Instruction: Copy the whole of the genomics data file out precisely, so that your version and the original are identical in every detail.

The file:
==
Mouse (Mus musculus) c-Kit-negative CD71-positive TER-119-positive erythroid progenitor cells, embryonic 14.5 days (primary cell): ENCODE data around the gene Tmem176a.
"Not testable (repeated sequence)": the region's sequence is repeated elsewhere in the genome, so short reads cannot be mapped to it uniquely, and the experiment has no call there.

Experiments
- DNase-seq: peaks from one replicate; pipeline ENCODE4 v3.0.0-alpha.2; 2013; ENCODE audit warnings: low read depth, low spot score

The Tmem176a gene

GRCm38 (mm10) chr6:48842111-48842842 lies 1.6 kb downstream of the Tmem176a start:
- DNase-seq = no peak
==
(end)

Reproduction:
Mouse (Mus musculus) c-Kit-negative CD71-positive TER-119-positive erythroid progenitor cells, embryonic 14.5 days (primary cell): ENCODE data around the gene Tmem176a.
"Not testable (repeated sequence)": the region's sequence is repeated elsewhere in the genome, so short reads cannot be mapped to it uniquely, and the experiment has no call there.

Experiments
- DNase-seq: peaks from one replicate; pipeline ENCODE4 v3.0.0-alpha.2; 2013; ENCODE audit warnings: low read depth, low spot score

The Tmem176a gene

GRCm38 (mm10) chr6:48842111-48842842 lies 1.6 kb downstream of the Tmem176a start:
- DNase-seq = no peak